Wednesday, October 28, 2009

Upgrades on Friday or Saturday

I'm planning to upgrade on either Friday evening (30 Oct 2009 around 1500z) or Saturday morning (31 Oct 2009 around 0700z). I'll be reconfiguring the service to use a completely different web server software than before, so there will be an outage of some sort. If everything goes well, it won't be more than a few minutes. There might be some surprises on the way, since I don't have a proper lab setup to run the new configuration with a simulated heavy load.

Monday, October 26, 2009

Beta test: Multiple target tracking on live map

I've done some rather heavy changes in the map code, which might well break some things. The big visible change is that you can now look up and track multiple targets (up to 20) in the real-time map. I'm mostly worried that it'll slow down things too much, but we'll see...

To try it out, surf to the beta site and enter a comma-separated list of callsigns (OH7LZB-9,OH2RDK,OH2RDS), or click 'start tracking' on multiple targets!

It's also running with a completely different web server software than before. We are still fixing bugs with the new setup, so the beta service might be unavailable at times. Please report any bugs as comments on this post, or send a private email to the address shown on the profile page.

Thank you!

- Hessu and the bug-eating cats

Thursday, October 15, 2009

Multiple targets on static maps

The static map page can now display up to 20 targets at the same time! Just enter the calls, separated by a comma. It works with wildcards, too, letting you select multiple matches simultaneously. For example:


The exact matches (rautauoma and oh2rdk) are preselected, and the wildcard matches are not.

Implementing this on the live map will be slightly more complicated, but unavoidable. :)

PS. Got my OT2 running with my Garmin NĂ¼vi 350 today. Details will be posted later. It's very cool indeed.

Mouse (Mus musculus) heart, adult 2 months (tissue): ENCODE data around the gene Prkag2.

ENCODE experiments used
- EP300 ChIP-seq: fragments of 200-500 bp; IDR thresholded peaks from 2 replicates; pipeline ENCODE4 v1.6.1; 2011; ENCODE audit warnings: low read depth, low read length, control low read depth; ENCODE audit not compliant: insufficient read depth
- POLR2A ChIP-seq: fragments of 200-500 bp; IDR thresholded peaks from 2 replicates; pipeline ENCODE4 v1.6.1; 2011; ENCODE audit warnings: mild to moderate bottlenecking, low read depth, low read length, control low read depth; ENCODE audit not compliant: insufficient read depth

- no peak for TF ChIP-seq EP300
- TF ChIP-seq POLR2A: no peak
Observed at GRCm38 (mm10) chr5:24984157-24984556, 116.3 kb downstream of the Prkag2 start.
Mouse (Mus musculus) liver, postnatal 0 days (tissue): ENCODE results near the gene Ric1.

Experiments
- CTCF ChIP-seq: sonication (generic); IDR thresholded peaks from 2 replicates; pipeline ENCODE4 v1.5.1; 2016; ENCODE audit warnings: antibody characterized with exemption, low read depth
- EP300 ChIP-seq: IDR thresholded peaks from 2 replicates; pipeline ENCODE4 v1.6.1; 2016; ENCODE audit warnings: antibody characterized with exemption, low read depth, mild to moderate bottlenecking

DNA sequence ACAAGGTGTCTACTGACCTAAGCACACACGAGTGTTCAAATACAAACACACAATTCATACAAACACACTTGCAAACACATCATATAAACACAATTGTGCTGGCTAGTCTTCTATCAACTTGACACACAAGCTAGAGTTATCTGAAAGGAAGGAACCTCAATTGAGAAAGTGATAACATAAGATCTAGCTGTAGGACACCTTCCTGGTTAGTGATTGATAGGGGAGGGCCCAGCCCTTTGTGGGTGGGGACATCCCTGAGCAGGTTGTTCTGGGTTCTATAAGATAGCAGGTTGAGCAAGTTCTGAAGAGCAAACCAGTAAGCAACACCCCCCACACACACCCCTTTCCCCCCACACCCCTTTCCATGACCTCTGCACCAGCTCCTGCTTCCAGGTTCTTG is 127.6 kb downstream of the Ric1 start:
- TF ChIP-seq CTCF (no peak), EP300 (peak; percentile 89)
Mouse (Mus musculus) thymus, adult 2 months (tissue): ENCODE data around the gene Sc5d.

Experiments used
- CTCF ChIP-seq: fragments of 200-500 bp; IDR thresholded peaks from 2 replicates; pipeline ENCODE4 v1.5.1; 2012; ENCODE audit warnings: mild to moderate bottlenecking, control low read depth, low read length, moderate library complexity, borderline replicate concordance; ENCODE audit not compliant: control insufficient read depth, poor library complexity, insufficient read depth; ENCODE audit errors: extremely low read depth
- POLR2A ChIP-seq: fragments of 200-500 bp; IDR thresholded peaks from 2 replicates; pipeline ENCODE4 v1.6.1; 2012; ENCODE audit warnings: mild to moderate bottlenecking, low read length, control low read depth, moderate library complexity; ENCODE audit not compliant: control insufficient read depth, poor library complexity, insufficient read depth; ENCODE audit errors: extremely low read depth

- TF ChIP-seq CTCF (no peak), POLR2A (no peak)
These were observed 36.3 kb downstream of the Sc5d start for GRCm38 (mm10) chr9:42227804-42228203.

Tuesday, October 13, 2009

Password recovery fixed

Oops, forgot to mention yesterday that the password recovery functionality was broken since Thursday, and was fixed in yesterday's update.

Monday, October 12, 2009

Repeater antenna installation day

For a change the photos in this blog post are not completely off-topic - we were installing new antennas on the OH2RCH repeater and igate site on Saturday. The operation was very well planned, all the required bits and pieces were there, the weather was excellent, and the execution was professional (like the components).

An FM broadcast antenna, which was used as the 145 MHz repeater transmitter antenna (together with a circulator and dummy load to handle the SWR), was removed and replaced with a proper 2-element stacked dipole for 145 MHz. Also, a 432 MHz repeater antenna with 4 stacked dipoles for RX and 2 dipoles for TX was added. And an extra 145 MHz dipole on the side of the mast. The 145 MHz RX antennas on the top of the mast, which are shared by the 2M repeater and the APRS igate, were not touched at this time. The new single dipole could be used for a transmitting igate to support 2-way messaging. There's another igate handling that in the area already, though.

The work happened at 70 meters above ground level, right above the second guy wire attachment point. Here is Antti, OH2MNI, attaching the 145 MHz dipole pair to the mast:

And here you can see yours truly, holding the braking rope which keeps the 2M antenna far from the mast while the antenna is being pulled up, so that it doesn't break all those microwave link antennas on the way up. On my right side is one of the guy "wires" - there are 6 of these on three sides of the mast, a total of 18.